President Cyril Ramaphosa has filed a notice with the Constitutional Court, opposing the DA’s challenge of the Disaster Management Act.
The president is calling on the apex court to refuse the DA’s application for direct access.
The government argues that parliament, and not the judiciary, can devise mechanisms for oversight over the executive.
In court papers filed on 19 May, Ramaphosa and Cooperative Governance Minister Nkosazana Dlamini-Zuma argue that the DA’s application is not urgent and does not warrant the Constitutional Court’s truncated time periods.
They argue that the legislative powers of the Disaster Management Act (DMA) are justified to respond promptly to national disasters.
In a 111-page affidavit to the Constitutional Court, DA interim leader John Steenhuisen argues the DMA violates the constitutional principle of the separation of powers, because there is no effective parliamentary oversight.
Steenhuisen said the Act allowed for the unconstitutional delegation of parliament’s powers to the executive and gave Dlamini-Zuma “exceedingly broad powers”.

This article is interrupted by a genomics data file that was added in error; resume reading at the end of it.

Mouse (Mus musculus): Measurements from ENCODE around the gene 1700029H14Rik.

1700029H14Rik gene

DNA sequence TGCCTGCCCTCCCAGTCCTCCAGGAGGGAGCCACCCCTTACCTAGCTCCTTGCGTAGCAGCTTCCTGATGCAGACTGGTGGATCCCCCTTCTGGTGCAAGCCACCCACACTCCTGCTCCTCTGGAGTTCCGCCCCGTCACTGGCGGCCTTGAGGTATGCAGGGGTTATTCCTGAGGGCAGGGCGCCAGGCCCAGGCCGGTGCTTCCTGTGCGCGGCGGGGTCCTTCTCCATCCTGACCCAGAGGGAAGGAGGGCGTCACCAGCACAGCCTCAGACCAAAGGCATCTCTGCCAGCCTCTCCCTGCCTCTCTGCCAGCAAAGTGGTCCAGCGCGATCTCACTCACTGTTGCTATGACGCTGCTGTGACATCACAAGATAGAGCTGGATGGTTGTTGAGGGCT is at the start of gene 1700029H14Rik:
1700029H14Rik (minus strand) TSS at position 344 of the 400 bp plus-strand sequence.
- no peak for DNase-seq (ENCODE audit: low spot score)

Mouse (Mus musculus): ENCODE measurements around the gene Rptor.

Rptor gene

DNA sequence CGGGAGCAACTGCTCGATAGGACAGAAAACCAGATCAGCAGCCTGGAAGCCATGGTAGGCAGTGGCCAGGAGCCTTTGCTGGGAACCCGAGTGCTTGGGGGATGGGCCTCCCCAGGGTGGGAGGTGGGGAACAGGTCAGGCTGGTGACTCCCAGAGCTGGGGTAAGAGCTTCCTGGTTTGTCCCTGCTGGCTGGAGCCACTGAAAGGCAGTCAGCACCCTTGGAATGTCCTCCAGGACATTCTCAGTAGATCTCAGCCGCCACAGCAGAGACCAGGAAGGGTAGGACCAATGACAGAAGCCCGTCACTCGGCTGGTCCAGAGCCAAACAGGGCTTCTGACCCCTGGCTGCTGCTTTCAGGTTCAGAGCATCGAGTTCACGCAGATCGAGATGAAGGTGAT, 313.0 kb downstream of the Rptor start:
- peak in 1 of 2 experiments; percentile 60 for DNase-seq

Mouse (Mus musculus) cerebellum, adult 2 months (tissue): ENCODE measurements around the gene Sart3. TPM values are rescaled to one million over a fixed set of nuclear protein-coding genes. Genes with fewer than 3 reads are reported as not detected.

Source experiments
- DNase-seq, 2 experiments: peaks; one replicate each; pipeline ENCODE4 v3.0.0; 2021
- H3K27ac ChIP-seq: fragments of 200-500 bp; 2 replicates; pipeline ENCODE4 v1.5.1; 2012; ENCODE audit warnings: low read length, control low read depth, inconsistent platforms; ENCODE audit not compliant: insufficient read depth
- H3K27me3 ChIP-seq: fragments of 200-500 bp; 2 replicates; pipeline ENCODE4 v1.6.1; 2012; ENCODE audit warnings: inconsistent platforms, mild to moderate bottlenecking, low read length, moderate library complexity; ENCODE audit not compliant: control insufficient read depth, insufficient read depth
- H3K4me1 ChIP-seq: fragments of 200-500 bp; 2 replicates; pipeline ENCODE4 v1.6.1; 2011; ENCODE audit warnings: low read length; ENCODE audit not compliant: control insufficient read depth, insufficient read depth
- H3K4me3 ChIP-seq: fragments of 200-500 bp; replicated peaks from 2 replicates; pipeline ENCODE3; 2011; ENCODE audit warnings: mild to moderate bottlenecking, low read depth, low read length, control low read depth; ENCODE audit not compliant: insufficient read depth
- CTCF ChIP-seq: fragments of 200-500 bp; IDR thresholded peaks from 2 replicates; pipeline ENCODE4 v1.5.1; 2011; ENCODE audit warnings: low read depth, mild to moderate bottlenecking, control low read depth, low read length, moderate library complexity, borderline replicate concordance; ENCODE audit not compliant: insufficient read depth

The DMA also did not allow for the oversight role that the Constitution required in a state of emergency, he submitted.
In addition, Steenhuisen argued that the National Assembly was not allowed to scrutinise executive action, as was constitutionally required.
The government’s legal team, however, has countered that the DA supported the enactment of the DMA in 2002 and failed to take any legislative or judicial steps to address its shortcomings.
It also argues that the DA waited for two months of the lockdown to make its urgent application.
“There is no justification amid the current crisis to compel parliament and the national executive to respond to the application within only five days,” the state argues.
The government had until 25 June to file its responding affidavits.
In a separate application – filed with the Gauteng High Court in Pretoria to challenge the curfew, transport and exercise regulations – DA MP Glynnis Breytenbach said the regime under the Covid-19 regulations resembled a state of emergency, but was not subject to the same safeguards.
She added that, under the DMA, Dlamini-Zuma had broad and intrusive regulatory powers that were not subject to parliamentary oversight.
The government has, however, disputed this, saying that a state of emergency would have suspended important provisions of the Constitution. The government also argues that the DA overlooks provisions afforded to parliament to scrutinise lockdown regulations.